It’s an oft-repeated trope that Britain is one of the largest markets for convertibles in the world. And no wonder: with our weather the way it is, it should come as no surprise that we like to take advantage of the sun when it does come out.
Convertibles, however, have been on the decline for some time now. In fact, CarGurus research reveals that the choice of new convertible cars on the market has fallen by -56% since 2005 as a result of car manufacturers spending their research pounds on electrification and SUVs. Sadly, cars with a removable roof simply haven’t got as much of a look-in in recent years.
But that doesn’t mean you can no longer buy a good convertible these days. Even if you’re buying new, there are some brilliant options – and if you’re looking to buy used, there’s still a vast array of different convertibles available to you. To show you what we mean, we’ve gathered together some of the best options on the market, and with prices starting from under £1,000, and rising to upwards of £100,000, there’s something for everybody. These are what we rate as the best convertible cars, regardless of budget.
The Best New and Used Convertibles to Buy in 2024
- Fiat 500: The electric fashionista
- Jaguar XK: The suave sophisticate
- Mazda MX-5: The affordable roadster
- Bentley Continental GTC: The lottery win convertible
- Audi A3 Cabriolet: The family-friendly fuel saver
- Saab 900 Convertible: The Scandi style icon
- Porsche Boxster: The thoroughbred sports car
- Ford Focus CC: The bargain basement drop-top
- Mercedes-Benz SL: The rock star car
- MINI Convertible: The fun urban cruiser
- Audi R8 Spyder: The everyday supercar
- Triumph Spitfire: The affordable classic
Fiat 500: The electric fashionista
It’s no secret that electric cars are pretty expensive to buy. But among them, the Fiat 500 is one of the more affordable. What’s more, with this convertible version, you can make the switch to electric and enjoy al fresco motoring whenever the mood takes you. Of course, you also get the benefit of the 500’s smart, stylish cockpit, town-friendly dimensions and high-fashion image. You could argue that the fabric roof doesn’t come fully down, so it’s not a proper open-top, but it still gives you a flavour of wind-in-the-hair motoring. And of course, if you can’t afford the new electric version, you can always go for the older Fiat 500C with a petrol engine, which looks almost as good. In either case, just make sure you don’t need much in the way of legroom in the rear seats, or boot space.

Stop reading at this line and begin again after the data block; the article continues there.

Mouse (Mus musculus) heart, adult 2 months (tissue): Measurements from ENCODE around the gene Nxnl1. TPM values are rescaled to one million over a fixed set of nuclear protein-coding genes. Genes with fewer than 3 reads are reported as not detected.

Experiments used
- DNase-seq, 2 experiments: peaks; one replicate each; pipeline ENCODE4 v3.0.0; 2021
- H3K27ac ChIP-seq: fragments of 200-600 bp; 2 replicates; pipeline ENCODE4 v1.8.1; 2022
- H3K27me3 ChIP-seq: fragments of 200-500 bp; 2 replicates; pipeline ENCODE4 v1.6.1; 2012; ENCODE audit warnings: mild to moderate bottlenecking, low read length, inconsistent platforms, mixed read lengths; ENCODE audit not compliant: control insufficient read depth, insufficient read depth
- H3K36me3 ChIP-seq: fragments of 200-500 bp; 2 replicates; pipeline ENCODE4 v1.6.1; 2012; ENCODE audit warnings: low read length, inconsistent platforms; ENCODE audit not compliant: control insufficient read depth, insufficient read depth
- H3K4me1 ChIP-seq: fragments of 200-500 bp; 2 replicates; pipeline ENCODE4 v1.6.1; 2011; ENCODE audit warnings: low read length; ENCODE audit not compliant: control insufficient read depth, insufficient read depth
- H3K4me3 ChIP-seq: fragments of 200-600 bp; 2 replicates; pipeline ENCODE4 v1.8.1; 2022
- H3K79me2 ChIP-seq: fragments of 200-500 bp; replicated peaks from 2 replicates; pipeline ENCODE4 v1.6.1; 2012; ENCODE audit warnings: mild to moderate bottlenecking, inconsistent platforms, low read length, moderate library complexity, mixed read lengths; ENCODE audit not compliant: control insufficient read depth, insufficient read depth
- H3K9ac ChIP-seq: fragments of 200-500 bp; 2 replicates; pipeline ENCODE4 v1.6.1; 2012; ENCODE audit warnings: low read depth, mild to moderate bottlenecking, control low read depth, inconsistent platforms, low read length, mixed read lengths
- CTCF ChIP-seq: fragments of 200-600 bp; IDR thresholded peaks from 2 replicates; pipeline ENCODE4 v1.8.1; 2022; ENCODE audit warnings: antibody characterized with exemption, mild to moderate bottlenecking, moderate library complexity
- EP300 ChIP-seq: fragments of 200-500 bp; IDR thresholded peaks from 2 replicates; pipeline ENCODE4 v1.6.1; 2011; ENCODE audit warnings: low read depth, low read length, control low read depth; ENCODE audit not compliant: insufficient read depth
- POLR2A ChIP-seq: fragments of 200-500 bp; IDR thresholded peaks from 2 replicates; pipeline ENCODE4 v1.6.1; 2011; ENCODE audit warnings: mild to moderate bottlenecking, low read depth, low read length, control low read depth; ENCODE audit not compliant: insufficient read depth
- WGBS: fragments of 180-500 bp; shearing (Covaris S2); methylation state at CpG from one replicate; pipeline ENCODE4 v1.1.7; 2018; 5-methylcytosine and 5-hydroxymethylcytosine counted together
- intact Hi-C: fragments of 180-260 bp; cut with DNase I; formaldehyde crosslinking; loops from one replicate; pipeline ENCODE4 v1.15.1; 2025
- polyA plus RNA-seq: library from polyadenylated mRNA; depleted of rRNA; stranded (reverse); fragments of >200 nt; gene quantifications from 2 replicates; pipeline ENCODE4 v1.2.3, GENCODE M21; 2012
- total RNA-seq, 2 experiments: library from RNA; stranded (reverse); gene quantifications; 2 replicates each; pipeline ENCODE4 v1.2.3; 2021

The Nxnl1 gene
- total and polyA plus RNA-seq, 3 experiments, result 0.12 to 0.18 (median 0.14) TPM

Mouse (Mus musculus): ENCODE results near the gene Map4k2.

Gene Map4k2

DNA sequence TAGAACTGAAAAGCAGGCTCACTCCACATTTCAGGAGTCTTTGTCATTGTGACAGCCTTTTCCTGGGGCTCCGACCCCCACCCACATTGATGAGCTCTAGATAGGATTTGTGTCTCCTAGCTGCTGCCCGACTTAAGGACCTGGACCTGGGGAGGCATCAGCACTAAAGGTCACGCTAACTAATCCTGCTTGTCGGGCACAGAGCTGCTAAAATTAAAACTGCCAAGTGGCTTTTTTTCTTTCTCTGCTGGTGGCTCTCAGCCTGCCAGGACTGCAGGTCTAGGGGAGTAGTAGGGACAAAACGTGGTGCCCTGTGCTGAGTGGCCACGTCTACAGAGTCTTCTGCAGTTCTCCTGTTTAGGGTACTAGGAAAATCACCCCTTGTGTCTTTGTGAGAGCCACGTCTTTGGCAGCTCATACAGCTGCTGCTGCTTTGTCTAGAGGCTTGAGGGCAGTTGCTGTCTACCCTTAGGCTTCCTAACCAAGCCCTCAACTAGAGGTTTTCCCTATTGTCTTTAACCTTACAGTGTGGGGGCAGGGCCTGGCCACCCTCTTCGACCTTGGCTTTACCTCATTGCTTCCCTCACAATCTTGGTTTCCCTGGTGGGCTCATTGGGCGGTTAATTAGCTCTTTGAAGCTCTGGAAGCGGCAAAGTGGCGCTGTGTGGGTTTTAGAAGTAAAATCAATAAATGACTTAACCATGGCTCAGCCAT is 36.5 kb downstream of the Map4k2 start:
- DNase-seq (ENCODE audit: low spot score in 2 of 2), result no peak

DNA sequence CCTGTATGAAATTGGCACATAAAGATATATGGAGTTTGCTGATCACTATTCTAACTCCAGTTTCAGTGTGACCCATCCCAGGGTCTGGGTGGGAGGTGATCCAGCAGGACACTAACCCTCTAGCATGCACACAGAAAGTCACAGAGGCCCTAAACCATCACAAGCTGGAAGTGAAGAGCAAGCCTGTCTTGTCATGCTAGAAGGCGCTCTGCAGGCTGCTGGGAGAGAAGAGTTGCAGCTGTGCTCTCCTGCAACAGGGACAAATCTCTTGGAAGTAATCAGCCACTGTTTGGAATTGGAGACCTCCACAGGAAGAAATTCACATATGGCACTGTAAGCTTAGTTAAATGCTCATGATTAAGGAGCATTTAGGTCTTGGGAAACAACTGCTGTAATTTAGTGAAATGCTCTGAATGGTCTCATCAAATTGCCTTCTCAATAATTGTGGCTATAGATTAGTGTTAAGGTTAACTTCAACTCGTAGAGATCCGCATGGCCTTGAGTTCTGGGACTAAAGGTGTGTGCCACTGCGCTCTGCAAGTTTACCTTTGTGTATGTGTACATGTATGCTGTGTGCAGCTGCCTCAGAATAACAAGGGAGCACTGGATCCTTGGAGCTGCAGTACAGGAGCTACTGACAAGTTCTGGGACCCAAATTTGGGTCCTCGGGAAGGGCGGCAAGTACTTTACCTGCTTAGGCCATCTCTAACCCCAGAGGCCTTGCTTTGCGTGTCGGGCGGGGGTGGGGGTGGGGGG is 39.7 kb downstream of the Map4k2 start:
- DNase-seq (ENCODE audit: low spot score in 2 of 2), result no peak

Fiat 500 Review
Search for a Fiat 500 on CarGurus
Jaguar XK: The suave sophisticate
The second-generation Jaguar XK is the automotive equivalent of a linen blazer and chino combo; the ultimate smart-casual convertible. With its thumping great V8 engine, it’s powerful enough that performance will never be an issue, but this isn’t a sports car at heart; rather, it’s a soft-top grand tourer, rolling pace, comfort and opulence into a convertible that’ll have you in Antibes for lunch without breaking a sweat. Think of it as a cut-price Aston Martin, and you won’t be too far wide of the mark.
Search for a Jaguar XK on CarGurus
Mazda MX-5: The affordable roadster
If it’s a two-seater sports car you’re after, the Mazda MX-5 is hard to beat. There’s an MX-5 out there for every budget, though if you can stretch to it, the best of the bunch is the latest Mk4 model, which you can still buy brand-new from any Mazda showroom, or second-hand from around £10,000. Everything about the MX-5 is designed for thrills, from its revvy engine to its snappy manual gearbox to its lightweight rear-wheel-drive chassis, and with relatively little power on tap, you can exploit everything the Mazda has to offer at sensible speeds on your favourite b-road. Or just cruise with the top down and enjoy the buzzy engine note – the MX-5 is happy doing either. The later versions come with either a fabric roof, or, on the RF (Retractacle Fastback) model, a folding metal roof to make it look more like a coupe when the roof is up.
Mazda MX-5 Review
Search for a Mazda MX-5 on CarGurus
Bentley Continental GTC: The lottery win convertible
As far as cabrios that ooze pure luxury go, they don’t get much better than the Bentley Continental GT. Cocooned inside the leather-lined splendour of its cockpit, you’re barely ruffled by the wind as the cosseting air suspension irons out every bump in the road. Of course, you’ll have to pay a six-figure sum for the privilege – but cast your eye across the luscious wood veneer and drink in the smooth, sonorous tone of the engine, and you’ll probably agree it’s worth the money.
Bentley Continental GTC Review
Search for a Bentley Continental GTC on CarGurus
Audi A3 Cabriolet: The family-friendly fuel saver
If saving money is more important to you than spending it, you could do far worse than by buying an Audi A3 Cabriolet. You can have it with Audi’s excellent 1.4-litre petrol four-cylinder turbo engine, which shuts down two of its cylinders at a cruise to save fuel. And if you really want to be frugal, you can even buy the A3 Cabrio with one of the Volkswagen Group’s excellent diesel engines, that’ll sip fuel while also giving you your fix of open-air motoring. But the A3 isn’t just a one-trick pony – it’s also good to drive, with a comfortable ride and neat, sporty handling. You’ll also love its plush, high-quality interior, and unlike many convertibles that claim to be so, it’s a genuine four-seater. A very decent boot adds to its impressive practicality, despite the folding roof. Who needs to upgrade to an Audi A5 Convertible?